Eyeball Pain

The Causes of Eyeball Pain

Sometimes we know the cause of eyeball pain, most often when we are either struck in the eye or a foreign body gets in our eye. If there is no actual injury, the pain may subside quickly and nothing usually needs to be done. If the pain lingers, gets worse, or it's become evident that an injury to the eye has occurred, it's wise to seek medical attention and seek it quickly. There's little sense in letting a seemingly minor problem grow into something that could eventually result in an impairment or a loss of vision.

Our eyes can be very sensitive to pain as anyone who has ever had a finger flicked in their eye, or had something the size of a grain of sand in their eye knows all to well. Depending upon the cause, eyeball pain can be sharp, dull, an itching sensation, an ache, or some combination of these sensations. In some instances eyeball pain isn't really centered in the eye itself, as is the case with some types of headache for example. An exception would be a migraine headache, where pain is often definitely felt within the eye.

Ocular And Orbital Eyeball Pain - Eyeball pain normally falls into on of two categories, ocular pain, resulting from an injury to the eye, an infection of inflammation of the outer surface of the eye or the eyelid, from a sty, or due to the presence of a foreign body. The other category of eyeball pain, orbital pain, is most often caused by a disease within the eyeball. Many eye diseases or disorders such as cataracts and glaucoma generally do not cause pain, although glaucoma in some instances can. Any disease or inflammation affecting the optic nerve can cause orbital eye pain. If the iris should become inflamed for some reason, a condition known as iritis, a deep pain may be felt in the eye.

Look For Accompanying Symptoms - The severity of an eye problem in which eyeball pain is occurring sometimes can be judged by the presence of other symptoms. Obviously a partial or complete loss of vision calls for immediate medical attention. Symptoms such as double vision, vision with a halo effect, or extreme light sensitivity may not require emergency treatment, and are often indicative of the presence of an eye disease. If these symptoms are present they should certainly not be ignored, particularly if they appeared quickly and seem to be worsening. Floaters, those little strings, spots, and cell-like forms that can almost be entertaining to watch at times, are usually harmless, and are caused by bits of cellular tissue which have broken loose. We all have them, but they may become more numerous or pronounced in the case of an eye injury or disease, and when this is the case, especially if pain is also involved, it would be best to check in with an ophthalmologist fairly quickly.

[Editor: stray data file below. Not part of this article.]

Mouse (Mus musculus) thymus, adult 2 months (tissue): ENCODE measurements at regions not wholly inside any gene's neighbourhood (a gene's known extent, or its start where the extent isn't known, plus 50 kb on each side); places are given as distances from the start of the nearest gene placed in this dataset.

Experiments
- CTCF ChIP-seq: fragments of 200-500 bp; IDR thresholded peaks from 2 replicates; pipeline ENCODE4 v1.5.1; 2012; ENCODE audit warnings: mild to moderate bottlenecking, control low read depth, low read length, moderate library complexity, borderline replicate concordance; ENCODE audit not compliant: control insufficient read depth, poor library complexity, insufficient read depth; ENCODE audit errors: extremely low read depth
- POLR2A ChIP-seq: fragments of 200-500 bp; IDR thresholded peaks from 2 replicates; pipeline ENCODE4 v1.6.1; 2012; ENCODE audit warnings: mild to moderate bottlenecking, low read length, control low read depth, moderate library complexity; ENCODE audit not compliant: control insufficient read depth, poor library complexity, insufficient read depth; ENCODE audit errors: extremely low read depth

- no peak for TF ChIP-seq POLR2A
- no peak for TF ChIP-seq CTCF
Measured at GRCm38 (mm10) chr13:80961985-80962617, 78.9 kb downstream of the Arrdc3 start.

Symptoms To Take Seriously - Symptoms to be particularly watchful for would include abnormal swelling, bleeding or the presence of pus inside the front of the eye, bulging of the eyeball, or an excessive discharge of material from the eye socket. Such symptoms would indicate that unless medical attention is sought fairly quickly, a situation which might be serious could rapidly become even more so.

Sometimes when we have eyeball pain, all we want or need is something, such as ibuprofen, which will relieve the pain. If the pain doesn't return all is probably well. If the pain does keep coming back, or worsens, it's best not to ignore it. Our sight is too precious a thing to take chances with.